Behind the Scenes at Flea Market Love Letters.
Updated: Sep 20, 2020
Recently I was sent a lovely DM on Instagram by a friend of the project who suggested a post about conservation and storing vintage letters. This got me thinking! So I did a quick poll to see if there might be any interested in a peak behind the curtain to see how the sausage gets made at Flea Market Love Letters HQ. And....it seemed several of you were more than slightly interested!
One of the first supporters of the project: our cat, Kato. His official title was Photography Supervisor and Keyboard Warmer.
The number one question I get is where do the letters really come from. Honest to goodness its flea markets! Before the age of COVID-19 when we could go outside I found almost all the letters I had prior to March 2020 from sellers at flea markets. In 2018 I moved to Ireland from the East Coast of the U.S. so flea market hunting became a memory. My family in the U.S. however continued to feed the fire and found me several great collections elbow deep in mildewed boxes sold by a woman who would raise an eyebrow and go "You want those? I've another box in the trunk hold on." Pure bliss.
Here is a rare glimpse of Mama Flea Market and I at one of our favorite markets in the U.S.
Then COVID started to hit and Ebay and Etsy became my virtual hunting grounds. I swear once to Mailman told me delivering to our house during COVID was worse than Christmas with the amount of things I was ordering online. Still get a kick out of him delivering old mail, again.
New letters for archiving arrive regularly! These are some fresh from a seller I love in the U.K.
After acquisition, I like to spend an afternoon "in the zone". I'll unwrap my treasures, glimpse lines or stationary to make your heart stop and then get to organizing. This involves gently opening the letters and sorting them chronologically (fun fact: the dates on envelopes are not always the date a letter was written or even very close to it!).
This particular bundle of letters is a World War I series.
I store my photos in clear sleeves in binders. They really should be in museum quality plastic but for the time being and for nearly 500 letters I've got a system which works for me. If you're looking to start preserving a private collection the first things I'd say are: Get them flattened out. Get them away from each other (especially if they're pencil -- that will rub!) and get them in chronological order.
While a bit more expensive than office supply store quality binders and sleeves, artist portfolio books are my preferred method of storing.
If you're storing pencil remember that the average it will fade and disappear. There are stationary nuts out there who will know the exact type of paper and type of graphite that never fades but for the sake of this project: a guy in 1942 was not writing with the best materials. Remember that!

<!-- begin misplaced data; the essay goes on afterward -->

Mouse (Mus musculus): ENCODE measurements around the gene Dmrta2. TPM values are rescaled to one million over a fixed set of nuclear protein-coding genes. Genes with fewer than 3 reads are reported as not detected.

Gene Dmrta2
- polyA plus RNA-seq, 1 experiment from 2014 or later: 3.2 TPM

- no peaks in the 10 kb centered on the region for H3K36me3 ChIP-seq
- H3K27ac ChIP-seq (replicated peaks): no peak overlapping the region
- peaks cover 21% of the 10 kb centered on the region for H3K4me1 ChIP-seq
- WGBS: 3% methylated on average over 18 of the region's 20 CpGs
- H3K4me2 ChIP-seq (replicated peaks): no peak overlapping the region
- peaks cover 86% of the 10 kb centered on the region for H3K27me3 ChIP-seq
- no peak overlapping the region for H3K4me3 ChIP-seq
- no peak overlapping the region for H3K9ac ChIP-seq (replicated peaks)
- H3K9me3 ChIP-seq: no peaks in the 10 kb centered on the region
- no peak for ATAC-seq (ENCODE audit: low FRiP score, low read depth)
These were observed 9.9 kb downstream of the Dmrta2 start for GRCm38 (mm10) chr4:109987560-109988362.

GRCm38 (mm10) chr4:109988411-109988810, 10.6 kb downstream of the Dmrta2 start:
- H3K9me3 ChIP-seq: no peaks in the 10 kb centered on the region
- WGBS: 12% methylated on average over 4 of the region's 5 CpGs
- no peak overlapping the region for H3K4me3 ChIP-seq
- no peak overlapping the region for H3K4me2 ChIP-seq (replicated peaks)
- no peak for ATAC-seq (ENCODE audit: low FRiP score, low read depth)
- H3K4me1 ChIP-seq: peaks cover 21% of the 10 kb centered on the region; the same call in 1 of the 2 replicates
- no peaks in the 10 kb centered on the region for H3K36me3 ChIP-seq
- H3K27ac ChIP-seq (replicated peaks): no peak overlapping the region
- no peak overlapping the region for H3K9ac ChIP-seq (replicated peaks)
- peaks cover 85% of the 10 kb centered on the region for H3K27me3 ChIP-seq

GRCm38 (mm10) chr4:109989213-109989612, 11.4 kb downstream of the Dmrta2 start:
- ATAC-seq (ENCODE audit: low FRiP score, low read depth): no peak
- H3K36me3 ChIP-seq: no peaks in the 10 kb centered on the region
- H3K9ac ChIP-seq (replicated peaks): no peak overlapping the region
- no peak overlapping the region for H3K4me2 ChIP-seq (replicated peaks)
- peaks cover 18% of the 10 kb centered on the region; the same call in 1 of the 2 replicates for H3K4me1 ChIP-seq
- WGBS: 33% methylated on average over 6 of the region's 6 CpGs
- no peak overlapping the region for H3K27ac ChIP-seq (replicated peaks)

Pencil is the bane of existence in letter collecting. Photograph clearly and closely.
Next comes photography. There was one afternoon where I photographed 150 letters, three times each. It's a good thing I see a Chiropractor, regularly. I like to take my photos all in one sitting, in natural light. In the past I've preferred a nice, neutral background. A wood floor or table top is usually best. I've played with scanning and I've played with backgrounds. But natural light is always my favorite. Recently I've gotten very into patterned backgrounds. I set up the background, letters and camera (I use my cell phone -- gasp!) and get cracking.
About 90% of my camera roll looks like this on any given day.
When transcribing I can usually do three letters a day. Sometimes a letter can be a postcard, sometimes it can be seventeen pages long. On the days when I have three seventeen pagers in row, I often like to take a nice stiff drink afterwards. Just kidding, sort of.
A throwback to when the project started on Tumblr in 2017!
You have to remember that this project is for fun! I like transcribing all at once but if the time doesn't suit I will organize the letters chronologically, photograph them, organize the files and then transcribe as I got along posting them to Instagram or this blog. The next question I get after where do I get my letters is: How can you read all that handwriting? It's so small!
Answer: After a time, they become like a friend. I learn their slopes, their dips, their pressure points and the words they just can't crack spelling. So in the beginning I'll transcribe one to three letters fairly slowly until I can get a handle on the handwriting. Then it's the years of experience I have typing from text as an English major that lets me type without looking at the screen.
Admin wise it's fairly boring from there on out. Once I have the letters transcribed and photographed, I edit the photos to cut out background noise. Then I'll set up the letter and transcription as a blog post.
Back when we could work in coffee shops!
Next, comes sharing! I keep these letters in batch drafts on the site as they're ready and release as the letters go live on Instagram. I set up a grid on the designated letter page on the site, upload the edited photos and link to the blog from there. On Instagram I'll choose a quote from the letter I think is really indicative of that letter's tone or purpose and make sure to link people back to the site for full transcriptions.
Finally I get to sit back and enjoy the community! I do this project for free. If the family member of a letter subject were to ask me to take a series down, I would absolutely. I make no money, in fact I spend more than is probably advisable between materials and time, but I love this community and the project that inspired it. There was a time when these letters had no one to remember them. This project keeps them alive.
At the end of the day...it is a passion project!